73A number of dreams are common for people with and without school experience. They all would like to visit bigger cities, like the capital Addis Ababa, or a “developed” country in Europe or America. Especially machines and technologies attract a lot of attention. Students can spend days watching excavators and road rollers and they ask who can make such machines and if they are not created by God. An argument often used by government employees to persuade people of the benefit of education, is that students know how to make and use machines. Accordingly, parents told me that one reason why they send their children to school is that they learn what they themselves do not know, for example the use of mobile phones, motorbikes and cars. Thus, students as well as non-students are interested in getting to know foreign places and technologies and to integrate the latter into their future lives.
74Another shared future vision of children and young people is marriage. Everyone I asked wants to marry and have children. However, to whom and in which way they want to get married differs and is often a source of conflict. In general, in the agro-pastoral societies studied, parents arrange the first marriage partner for their sons and daughters. However, girls in the Hamar hostel said that all of them, numbering 60 in the school year 2013-2014, want to choose their future husband themselves. In school, they said, they are told about their rights. Therefore, they know that they can make their own decisions and even go to court (Group Discussion, 27/03/2014, Dimeka). Some of the already engaged girls ran away from home to escape an arranged marriage and sought refuge in the hostel. (Inter)national policy promotes girls’ education and so family members who want students to leave school and marry are threatened and taken to the police (Thubauville 2012). In contrast to this, some girls do not refuse to marry their assigned husband and while their age-mates are still going to school, they move to their husband, have their first child and become the mothers and wives they wanted to become. This is the same for boys who do not go to school or only attend for a few years. After they drop-out after a number of years, they continue herding cattle full-time and start their own family in the countryside.
75Most male students support polygyny, in that they want to marry one girl from their ethnic group, who the parents choose and another woman they pick themselves from outside their usual marriage unit, e.g. from town or from abroad. In this way they want to combine the worlds of pastoralism and town life. However, students converted to Protestantism or Ethiopian Orthodox Christianity claim to refuse the marriage of several women and thus oppose a practice highly valued in agro-pastoral societies. Furthermore, Protestants claim to reject all “traditional” practices and therefore refuse initiation, including the initiation required for marriage. Apart from this latter group, boys have the possibility to follow the traditional way of marriage and additionally marry a woman from outside their group, if this woman agrees to be the second wife. In contrast to this, girls can only marry one legitimate husband and therefore have to decide if they want to live in town or lead a rural agro-pastoral life.30
76The analysis of children’s and young people’s visions of the future in southern Ethiopia has revealed that they have different visions which depend on the social context and their life in agro-pastoral households and school. Children and young people living in agro-pastoral households and not having been to school or only for a number of years want to continue with an agro-pastoral lifestyle. They want to herd cattle, work in the fields and thus lead a life similar to the past and present, which underlies a cyclical time concept. Town students and older rural students, by contrast, long for jobs outside the agro-pastoral economy. They regard themselves as part of the nation-state and want to change agro-pastoral societies. Their aim is to develop both themselves and the state out of the current situation, which is proof of an underlying linear time concept.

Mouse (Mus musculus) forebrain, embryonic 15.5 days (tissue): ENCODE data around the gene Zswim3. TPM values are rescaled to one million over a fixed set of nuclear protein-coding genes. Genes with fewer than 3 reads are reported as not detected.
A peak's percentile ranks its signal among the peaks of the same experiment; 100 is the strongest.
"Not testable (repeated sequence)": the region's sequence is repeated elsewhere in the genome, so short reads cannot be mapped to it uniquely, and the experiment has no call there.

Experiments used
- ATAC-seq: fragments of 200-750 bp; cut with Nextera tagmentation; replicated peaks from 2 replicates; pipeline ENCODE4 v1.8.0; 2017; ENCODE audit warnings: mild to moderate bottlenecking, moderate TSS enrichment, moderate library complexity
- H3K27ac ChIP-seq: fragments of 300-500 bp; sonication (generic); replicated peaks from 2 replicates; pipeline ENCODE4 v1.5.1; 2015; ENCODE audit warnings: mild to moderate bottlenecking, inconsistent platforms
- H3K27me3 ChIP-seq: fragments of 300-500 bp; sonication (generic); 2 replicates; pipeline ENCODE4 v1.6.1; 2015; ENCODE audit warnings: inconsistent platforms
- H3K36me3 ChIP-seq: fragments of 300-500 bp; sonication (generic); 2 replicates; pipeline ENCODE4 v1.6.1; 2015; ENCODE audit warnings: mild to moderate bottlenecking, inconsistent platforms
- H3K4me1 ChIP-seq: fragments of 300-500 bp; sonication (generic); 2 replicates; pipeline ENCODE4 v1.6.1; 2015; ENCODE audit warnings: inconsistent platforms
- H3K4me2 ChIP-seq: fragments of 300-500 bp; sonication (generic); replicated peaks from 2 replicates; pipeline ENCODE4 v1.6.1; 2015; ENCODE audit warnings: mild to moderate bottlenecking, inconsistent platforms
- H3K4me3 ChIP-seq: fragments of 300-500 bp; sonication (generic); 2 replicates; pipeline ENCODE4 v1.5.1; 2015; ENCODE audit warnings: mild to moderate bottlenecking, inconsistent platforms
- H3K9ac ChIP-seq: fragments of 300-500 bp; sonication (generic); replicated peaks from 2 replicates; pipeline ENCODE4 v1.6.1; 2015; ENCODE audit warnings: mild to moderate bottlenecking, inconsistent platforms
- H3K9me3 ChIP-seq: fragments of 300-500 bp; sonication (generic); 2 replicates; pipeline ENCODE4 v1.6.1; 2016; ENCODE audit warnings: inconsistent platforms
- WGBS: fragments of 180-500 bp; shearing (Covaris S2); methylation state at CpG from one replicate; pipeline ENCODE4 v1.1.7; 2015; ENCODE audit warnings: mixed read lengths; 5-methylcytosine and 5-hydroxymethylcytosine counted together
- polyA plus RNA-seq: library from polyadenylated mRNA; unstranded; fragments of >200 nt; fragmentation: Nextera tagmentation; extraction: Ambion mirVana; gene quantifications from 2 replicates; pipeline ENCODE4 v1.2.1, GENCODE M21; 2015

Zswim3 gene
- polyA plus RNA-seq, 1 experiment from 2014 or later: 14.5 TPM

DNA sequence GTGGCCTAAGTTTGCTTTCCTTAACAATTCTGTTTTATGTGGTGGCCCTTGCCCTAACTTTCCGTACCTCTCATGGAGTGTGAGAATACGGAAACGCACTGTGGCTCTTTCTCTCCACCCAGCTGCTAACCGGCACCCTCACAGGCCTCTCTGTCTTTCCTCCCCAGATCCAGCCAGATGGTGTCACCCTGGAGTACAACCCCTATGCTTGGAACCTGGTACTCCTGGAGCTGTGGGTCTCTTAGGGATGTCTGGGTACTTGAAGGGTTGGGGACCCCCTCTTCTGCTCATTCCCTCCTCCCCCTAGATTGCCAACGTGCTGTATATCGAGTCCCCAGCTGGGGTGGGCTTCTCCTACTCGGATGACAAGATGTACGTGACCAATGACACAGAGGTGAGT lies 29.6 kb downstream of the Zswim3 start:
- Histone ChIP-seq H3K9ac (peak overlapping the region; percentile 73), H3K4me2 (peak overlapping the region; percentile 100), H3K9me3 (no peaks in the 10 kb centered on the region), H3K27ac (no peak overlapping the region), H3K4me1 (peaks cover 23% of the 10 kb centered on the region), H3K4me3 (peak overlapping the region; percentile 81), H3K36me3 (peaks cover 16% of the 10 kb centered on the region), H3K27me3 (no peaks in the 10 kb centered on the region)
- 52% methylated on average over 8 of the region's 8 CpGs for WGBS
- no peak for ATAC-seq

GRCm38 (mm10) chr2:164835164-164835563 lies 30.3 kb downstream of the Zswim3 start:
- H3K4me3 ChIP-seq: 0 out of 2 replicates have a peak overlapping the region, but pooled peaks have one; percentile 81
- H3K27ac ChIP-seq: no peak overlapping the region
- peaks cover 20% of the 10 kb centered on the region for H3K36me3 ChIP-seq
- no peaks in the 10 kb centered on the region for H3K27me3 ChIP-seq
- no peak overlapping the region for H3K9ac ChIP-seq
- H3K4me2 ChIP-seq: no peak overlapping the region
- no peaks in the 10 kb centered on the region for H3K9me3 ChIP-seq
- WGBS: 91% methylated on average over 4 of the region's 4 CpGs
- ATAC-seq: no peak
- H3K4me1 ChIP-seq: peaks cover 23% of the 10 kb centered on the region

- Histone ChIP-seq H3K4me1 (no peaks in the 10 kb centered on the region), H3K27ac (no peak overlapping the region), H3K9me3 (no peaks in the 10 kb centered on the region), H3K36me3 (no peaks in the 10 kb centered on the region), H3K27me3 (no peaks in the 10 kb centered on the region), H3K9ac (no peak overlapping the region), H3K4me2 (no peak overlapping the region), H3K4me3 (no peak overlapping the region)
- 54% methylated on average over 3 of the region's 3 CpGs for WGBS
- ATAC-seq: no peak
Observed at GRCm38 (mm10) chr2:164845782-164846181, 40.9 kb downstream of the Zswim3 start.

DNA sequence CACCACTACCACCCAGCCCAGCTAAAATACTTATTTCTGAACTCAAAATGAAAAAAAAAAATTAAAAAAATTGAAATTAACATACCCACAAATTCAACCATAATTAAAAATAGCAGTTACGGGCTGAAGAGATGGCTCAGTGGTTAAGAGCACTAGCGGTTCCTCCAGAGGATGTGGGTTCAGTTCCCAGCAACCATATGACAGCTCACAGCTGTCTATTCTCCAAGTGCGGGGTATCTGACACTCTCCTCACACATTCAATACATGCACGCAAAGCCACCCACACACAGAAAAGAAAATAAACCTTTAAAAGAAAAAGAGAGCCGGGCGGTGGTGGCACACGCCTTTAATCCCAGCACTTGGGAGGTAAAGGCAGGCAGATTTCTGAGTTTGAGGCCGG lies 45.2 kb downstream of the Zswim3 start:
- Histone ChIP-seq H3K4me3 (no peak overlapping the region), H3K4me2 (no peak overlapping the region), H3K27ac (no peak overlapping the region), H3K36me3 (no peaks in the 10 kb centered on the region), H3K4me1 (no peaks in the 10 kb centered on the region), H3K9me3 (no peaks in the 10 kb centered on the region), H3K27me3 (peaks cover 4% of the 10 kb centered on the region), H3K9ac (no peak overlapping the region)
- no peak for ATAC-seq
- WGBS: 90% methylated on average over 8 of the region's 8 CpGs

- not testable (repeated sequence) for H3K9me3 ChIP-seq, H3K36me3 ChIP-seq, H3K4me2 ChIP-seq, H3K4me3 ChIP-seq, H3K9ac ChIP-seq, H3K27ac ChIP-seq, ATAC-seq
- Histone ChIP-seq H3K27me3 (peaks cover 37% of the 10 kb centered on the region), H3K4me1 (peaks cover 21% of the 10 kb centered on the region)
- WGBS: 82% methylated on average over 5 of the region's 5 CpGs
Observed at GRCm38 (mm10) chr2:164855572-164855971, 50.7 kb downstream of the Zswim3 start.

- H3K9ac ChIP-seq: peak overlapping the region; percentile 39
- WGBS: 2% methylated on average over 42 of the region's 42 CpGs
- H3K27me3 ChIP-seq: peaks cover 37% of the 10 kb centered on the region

77The study has shown that there are some parallels between students’ visions of the future in Africa. Students in southern Ethiopia, as well as students in Togo, Senegal, Tanzania, Ghana, Kenya, Zambia and maybe most students in the global South look for jobs in the public sector, are optimistic about their future, do not want to live as farmers or agro-pastoralists and imagine development in their life. Shortly before I left Ethiopia in June 2014, a grade 11 student summarized his thoughts of the future by saying:
78“When you come back in 10 years, you will not recognize me anymore. By then I will no longer walk on foot. I will go to University, find a good job, earn good money and buy a bajaj [three-wheel vehicle]. I will no longer be thin, but I will have a big belly.” (Conversation in Jinka, 24/05/2014)
79The student clearly described the changes that he imagines for his life in the coming years. The linear time concept forms with the growing influence of school, and maybe other factors like town life, media and religion, that could only be hinted at in this article. Like missionaries used to bring the clock and a seven-day-week to colonized countries (Munn 1992: 110), education additionally brings ideas of progress and linear time that are embedded in a developmentalist state. Through school expansion, two different understandings of future time are growing and exist within one family and between siblings, where some are going to school and some are herding cattle. The extent to which children and young people internalize the linear notion of time and development differs. Some students still regard pastoral areas as the land in which milk and honey are literally flowing. They also value that in pastoral areas they get good food without any payment, whereas in town they need money for everything. How these different visions of the future are indicators for and the cause of socio-cultural change and how the future eventually turns out, is something we will only be able to evaluate retrospectively.